TikTok Bill Is About Defense, Not Censorship, Retired US General Says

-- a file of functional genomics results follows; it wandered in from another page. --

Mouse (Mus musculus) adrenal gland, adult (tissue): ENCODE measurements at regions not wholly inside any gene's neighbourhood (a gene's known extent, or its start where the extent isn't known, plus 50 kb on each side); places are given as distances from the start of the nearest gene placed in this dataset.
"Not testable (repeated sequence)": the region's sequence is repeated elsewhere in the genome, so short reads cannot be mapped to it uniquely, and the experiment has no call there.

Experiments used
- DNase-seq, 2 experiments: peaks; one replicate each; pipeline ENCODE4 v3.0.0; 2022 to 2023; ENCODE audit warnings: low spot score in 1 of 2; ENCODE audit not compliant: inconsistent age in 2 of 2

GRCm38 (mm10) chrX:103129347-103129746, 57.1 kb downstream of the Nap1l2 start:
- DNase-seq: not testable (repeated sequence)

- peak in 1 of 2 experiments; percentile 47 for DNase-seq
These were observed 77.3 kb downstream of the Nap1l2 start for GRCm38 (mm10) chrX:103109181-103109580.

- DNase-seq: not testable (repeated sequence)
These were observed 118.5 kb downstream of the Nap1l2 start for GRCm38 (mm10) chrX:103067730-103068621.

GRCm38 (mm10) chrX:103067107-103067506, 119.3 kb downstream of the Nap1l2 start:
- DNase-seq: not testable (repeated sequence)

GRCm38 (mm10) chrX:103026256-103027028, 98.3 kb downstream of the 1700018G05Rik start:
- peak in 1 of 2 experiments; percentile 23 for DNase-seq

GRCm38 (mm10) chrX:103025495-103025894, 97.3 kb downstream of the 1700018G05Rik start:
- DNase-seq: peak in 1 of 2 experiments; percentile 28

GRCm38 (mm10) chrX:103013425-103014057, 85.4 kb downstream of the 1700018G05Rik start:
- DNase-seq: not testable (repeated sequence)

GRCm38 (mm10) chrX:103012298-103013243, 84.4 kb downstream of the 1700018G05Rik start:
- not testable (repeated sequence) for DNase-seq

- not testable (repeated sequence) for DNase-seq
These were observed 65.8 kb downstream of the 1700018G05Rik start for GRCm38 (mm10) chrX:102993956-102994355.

Retired U.S. Air Force Brig. Gen. David Stilwell says new legislation to force the popular video-sharing application TikTok to divest from its Chinese ownership or lose the ability to operate within the United States should be seen as a measure of national defense rather than an issue involving free speech and censorship.On April 20, the House passed a package of legislation, dubbed the “21st Century Peace through Strength Act,” that includes legislation giving TikTok about nine months to divest from Chinese ownership, after which U.S. app stores and websites will face a fine of up to $5,000 per day per user if they continue to support downloads and updates of the application. This legislation comes on allegations that TikTok is being controlled or otherwise leveraged by the ruling Chinese Communist Party (CCP) to influence American users or harm U.S. national security.Critics of the TikTok divestiture legislation have raised concerns about the power it would give current and future U.S. presidents to decide which mobile applications may do business in the United States and what impacts that would have on the free flow of information online.Mr. Stilwell, a proponent of the divestiture legislation, insisted during an interview with NTD’s “China in Focus” that it’s wrong to define debate around the bill as an issue of censorship.“It’s not censorship, it’s defense. So we need to define our terms better,” he said.Mr. Stilwell—who retired from the Air Force in 2015 and served as the Assistant Secretary of State, East Asian, and Pacific Affairs from 2019 to 2021—said the potential threat of a hostile foreign government “creating unrest, spreading disinformation undermining our electoral process” is “a far greater problem than any loss to one single app.” He insisted those concerned about the loss of TikTok still have plenty of other apps to turn to, such as Instagram, Reddit, and Twitter.What The Bill Says and DoesThe bill that passed the House and now sits before the Senate prohibits entities deemed sufficiently owned or controlled by individuals within an adversary country—namely China, Russia, Iran, or North Korea—from operating within the United States.Related StoriesThe bill specifically identifies “foreign adversary controlled” applications as those that are domiciled, headquartered in, or organized under the domestic laws of China, Russia, Iran, or North Korea or a company in which a person, entity, or combination of persons or entities in the aforementioned countries have a combined ownership stake of 20 percent or more in said company. A third category of “foreign adversary controlled” applications are those deemed to be “subject to the direction or control of a foreign person or entity.”The bill gives the president of the United States authority to determine when an application poses a national security threat and what “qualified divestiture” actions a parent company would need to take to resolve issues concerning its foreign ownership.Rep. Thomas Massie (R-Ky.)—who has opposed the legislation—has warned that the bill’s language surrounding TikTok’s ownership could be used to justify forcing other companies to shake up their ownership and corporate structure.“The one that scares me is the president gets to say ‘you’re under the control of a foreign adversary country,’” Mr. Massie said during a debate about the bill in March. “And just this week, Dan Goldman and Jamie Raskin sent the chairman of the oversight committee a letter saying we’re concerned that X is allowing foreign terrorists and foreign adversaries to use the platform.”Speaking with NTD, Mr. Stilwell argued that giving companies impacted by the legislation time to part ways with problematic owners creates a “reasonable” and “balanced” approach to dealing with foreign ownership and control issues.“We’re not wanting to kill TikTok; you in the U.S. who like it, you can use it. We’re just gonna get the nefarious hand of the Chinese Communist Party out of our open media system,” Mr. Stilwell said.Health Reasons Also Favor TikTok Divestiture: StilwellArguing beyond the free speech and censorship issues raised by opponents of the TikTok divestiture bill, Mr. Stilwell argued that shaking up TikTok would also be worthwhile from a public health standpoint.“One of the greatest, most nefarious aspects of TikTok is it triggers dopamine centers, you know, it goes after the emotional center, the amygdala, the lizard brain in all of us. And that’s what makes it so addictive,” he said.The retired Air Force officer said a colleague of his refers to TikTok’s algorithm as “digital fentanyl.”“That is not an exaggeration. Instead of a chemically produced opioid, it’s a naturally occurring opioid called dopamine,” he added. “The thing is designed to keep you doom-scrolling forever, because of the images it flashes, because it keeps feeding you more of what you want to see.”Mr. Stilwell noted that other social media applications besides TikTok employ algorithms tha